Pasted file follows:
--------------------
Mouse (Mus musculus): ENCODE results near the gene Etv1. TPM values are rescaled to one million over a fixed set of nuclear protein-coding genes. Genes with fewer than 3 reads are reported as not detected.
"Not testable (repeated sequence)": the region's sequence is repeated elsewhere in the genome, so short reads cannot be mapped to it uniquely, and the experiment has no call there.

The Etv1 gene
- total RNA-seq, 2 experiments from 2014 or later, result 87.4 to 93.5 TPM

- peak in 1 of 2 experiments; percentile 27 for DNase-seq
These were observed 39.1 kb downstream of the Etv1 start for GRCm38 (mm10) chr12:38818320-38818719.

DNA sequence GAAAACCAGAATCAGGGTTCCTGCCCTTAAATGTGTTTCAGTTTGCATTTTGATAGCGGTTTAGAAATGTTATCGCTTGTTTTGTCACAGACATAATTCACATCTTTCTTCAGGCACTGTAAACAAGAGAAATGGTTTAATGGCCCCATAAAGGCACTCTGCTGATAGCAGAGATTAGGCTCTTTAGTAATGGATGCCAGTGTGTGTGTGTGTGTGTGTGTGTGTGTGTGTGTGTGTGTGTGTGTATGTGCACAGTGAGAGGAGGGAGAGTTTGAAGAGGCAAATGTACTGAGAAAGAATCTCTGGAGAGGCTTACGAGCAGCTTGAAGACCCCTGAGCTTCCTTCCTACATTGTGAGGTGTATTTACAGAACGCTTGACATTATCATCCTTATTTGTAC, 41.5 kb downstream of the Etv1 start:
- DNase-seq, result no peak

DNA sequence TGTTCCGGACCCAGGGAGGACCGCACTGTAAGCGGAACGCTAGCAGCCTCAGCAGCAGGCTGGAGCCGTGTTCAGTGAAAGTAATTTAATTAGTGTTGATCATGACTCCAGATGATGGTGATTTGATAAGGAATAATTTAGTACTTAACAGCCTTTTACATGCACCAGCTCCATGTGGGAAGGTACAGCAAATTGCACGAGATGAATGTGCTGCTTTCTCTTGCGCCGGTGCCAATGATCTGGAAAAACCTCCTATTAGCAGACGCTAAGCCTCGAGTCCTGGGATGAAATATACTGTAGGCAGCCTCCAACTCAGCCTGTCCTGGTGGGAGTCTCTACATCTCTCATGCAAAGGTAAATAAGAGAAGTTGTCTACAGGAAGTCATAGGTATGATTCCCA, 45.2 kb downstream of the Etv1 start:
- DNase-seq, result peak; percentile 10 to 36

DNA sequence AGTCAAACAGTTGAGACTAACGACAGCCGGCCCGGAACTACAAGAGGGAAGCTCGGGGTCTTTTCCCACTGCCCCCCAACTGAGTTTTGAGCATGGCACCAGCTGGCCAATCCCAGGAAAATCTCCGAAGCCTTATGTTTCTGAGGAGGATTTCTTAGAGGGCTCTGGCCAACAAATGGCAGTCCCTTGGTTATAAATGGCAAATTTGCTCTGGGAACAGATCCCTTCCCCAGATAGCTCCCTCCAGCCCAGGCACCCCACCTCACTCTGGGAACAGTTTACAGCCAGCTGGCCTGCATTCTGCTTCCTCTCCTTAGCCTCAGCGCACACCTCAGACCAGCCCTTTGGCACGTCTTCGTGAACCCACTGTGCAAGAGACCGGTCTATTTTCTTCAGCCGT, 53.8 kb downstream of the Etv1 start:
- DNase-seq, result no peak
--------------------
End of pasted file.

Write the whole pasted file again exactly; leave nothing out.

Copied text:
Mouse (Mus musculus): ENCODE results near the gene Etv1. TPM values are rescaled to one million over a fixed set of nuclear protein-coding genes. Genes with fewer than 3 reads are reported as not detected.
"Not testable (repeated sequence)": the region's sequence is repeated elsewhere in the genome, so short reads cannot be mapped to it uniquely, and the experiment has no call there.

The Etv1 gene
- total RNA-seq, 2 experiments from 2014 or later, result 87.4 to 93.5 TPM

- peak in 1 of 2 experiments; percentile 27 for DNase-seq
These were observed 39.1 kb downstream of the Etv1 start for GRCm38 (mm10) chr12:38818320-38818719.

DNA sequence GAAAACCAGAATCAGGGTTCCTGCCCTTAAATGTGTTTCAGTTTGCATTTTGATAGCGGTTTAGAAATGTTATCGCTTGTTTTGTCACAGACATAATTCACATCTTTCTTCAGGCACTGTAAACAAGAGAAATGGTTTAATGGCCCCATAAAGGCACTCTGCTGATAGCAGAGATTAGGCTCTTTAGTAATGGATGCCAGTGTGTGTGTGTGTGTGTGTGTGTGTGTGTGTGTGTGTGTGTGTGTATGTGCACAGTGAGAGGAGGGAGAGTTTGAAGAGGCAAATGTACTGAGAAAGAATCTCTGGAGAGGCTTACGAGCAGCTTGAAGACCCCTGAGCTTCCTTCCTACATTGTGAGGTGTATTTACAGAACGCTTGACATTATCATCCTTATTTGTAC, 41.5 kb downstream of the Etv1 start:
- DNase-seq, result no peak

DNA sequence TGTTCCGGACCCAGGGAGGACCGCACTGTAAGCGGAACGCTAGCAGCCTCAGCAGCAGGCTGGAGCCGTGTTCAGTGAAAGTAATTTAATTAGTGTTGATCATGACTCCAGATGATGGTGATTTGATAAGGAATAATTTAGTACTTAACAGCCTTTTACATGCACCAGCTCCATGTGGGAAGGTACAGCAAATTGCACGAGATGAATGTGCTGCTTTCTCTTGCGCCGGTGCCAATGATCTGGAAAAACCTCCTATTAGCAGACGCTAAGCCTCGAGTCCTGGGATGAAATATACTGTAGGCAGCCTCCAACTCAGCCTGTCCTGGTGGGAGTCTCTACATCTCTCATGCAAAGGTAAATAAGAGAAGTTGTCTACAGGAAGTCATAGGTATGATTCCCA, 45.2 kb downstream of the Etv1 start:
- DNase-seq, result peak; percentile 10 to 36

DNA sequence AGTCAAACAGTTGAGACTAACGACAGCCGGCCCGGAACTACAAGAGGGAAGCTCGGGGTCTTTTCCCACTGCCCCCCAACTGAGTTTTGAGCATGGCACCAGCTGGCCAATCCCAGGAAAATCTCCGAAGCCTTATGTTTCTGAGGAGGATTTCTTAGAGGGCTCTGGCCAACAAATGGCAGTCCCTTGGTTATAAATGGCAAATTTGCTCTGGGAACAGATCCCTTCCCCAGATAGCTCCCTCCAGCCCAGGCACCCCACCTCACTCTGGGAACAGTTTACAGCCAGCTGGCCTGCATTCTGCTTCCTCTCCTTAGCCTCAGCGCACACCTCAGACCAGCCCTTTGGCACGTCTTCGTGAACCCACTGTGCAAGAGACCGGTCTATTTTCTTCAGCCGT, 53.8 kb downstream of the Etv1 start:
- DNase-seq, result no peak